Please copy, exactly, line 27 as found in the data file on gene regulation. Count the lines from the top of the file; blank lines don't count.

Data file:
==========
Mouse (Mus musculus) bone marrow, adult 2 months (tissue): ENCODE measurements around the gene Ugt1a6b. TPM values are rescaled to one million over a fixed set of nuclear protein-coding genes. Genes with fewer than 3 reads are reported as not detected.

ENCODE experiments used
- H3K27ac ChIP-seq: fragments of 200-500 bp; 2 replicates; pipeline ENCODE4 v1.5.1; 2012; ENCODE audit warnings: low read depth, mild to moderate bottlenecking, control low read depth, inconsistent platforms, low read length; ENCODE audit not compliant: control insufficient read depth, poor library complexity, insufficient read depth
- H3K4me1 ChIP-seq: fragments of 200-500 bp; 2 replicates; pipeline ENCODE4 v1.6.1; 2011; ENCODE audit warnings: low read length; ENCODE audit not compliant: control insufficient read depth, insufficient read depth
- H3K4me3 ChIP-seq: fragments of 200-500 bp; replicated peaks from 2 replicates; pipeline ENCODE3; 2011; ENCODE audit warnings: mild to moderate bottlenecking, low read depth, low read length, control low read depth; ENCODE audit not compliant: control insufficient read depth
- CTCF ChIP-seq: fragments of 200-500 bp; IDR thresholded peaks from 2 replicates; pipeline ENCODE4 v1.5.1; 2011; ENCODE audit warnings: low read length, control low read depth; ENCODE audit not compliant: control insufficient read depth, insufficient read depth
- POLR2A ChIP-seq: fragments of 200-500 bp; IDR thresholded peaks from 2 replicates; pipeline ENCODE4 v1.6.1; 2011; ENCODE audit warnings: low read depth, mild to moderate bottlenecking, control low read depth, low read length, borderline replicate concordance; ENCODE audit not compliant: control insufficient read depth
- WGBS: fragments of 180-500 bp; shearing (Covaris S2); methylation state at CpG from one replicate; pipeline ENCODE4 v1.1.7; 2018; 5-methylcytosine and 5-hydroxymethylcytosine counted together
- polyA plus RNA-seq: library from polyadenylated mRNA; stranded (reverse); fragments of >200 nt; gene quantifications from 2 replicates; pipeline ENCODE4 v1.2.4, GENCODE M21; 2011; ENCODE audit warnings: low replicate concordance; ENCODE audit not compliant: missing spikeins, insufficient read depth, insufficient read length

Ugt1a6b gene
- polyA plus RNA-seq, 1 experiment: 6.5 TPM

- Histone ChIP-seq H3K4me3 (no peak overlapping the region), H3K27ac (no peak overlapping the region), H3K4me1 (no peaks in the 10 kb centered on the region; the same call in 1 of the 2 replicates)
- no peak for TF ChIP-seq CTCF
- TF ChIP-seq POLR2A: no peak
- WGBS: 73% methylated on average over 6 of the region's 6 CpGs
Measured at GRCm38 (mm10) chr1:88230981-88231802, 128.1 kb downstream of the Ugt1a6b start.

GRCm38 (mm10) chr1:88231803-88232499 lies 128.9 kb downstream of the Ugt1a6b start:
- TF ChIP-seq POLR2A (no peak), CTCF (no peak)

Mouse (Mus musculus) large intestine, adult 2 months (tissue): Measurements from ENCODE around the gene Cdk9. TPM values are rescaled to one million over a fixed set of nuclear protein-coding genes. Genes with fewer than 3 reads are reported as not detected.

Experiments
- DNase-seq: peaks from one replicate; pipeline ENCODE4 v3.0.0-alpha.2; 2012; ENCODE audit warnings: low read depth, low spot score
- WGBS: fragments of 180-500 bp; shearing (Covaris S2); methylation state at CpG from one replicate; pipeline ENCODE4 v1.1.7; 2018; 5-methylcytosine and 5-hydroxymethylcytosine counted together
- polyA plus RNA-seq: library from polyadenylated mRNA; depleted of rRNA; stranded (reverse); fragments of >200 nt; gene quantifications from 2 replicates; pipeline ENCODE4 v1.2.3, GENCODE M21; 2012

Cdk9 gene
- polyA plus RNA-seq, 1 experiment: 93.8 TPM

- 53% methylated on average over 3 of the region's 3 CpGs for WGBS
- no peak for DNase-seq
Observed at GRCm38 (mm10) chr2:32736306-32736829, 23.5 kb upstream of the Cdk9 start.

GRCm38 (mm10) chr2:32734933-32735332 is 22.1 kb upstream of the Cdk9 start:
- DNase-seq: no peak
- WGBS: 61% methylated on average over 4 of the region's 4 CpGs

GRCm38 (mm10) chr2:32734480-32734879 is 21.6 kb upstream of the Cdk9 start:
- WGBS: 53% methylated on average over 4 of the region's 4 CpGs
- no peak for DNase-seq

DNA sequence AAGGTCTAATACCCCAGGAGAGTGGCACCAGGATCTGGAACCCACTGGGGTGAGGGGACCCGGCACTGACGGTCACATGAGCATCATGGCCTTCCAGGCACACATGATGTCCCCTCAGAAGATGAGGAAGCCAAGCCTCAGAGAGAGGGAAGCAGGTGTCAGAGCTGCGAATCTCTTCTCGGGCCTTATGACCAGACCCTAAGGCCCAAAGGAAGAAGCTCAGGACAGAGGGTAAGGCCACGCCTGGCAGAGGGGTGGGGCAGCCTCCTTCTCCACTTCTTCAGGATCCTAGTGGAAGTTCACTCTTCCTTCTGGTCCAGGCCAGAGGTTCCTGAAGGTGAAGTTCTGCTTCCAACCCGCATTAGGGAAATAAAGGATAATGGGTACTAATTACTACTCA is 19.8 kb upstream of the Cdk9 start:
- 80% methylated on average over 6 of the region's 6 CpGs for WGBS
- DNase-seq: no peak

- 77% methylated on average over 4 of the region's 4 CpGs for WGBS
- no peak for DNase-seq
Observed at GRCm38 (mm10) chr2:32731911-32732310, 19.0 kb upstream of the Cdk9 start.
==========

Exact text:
- no peak for DNase-seq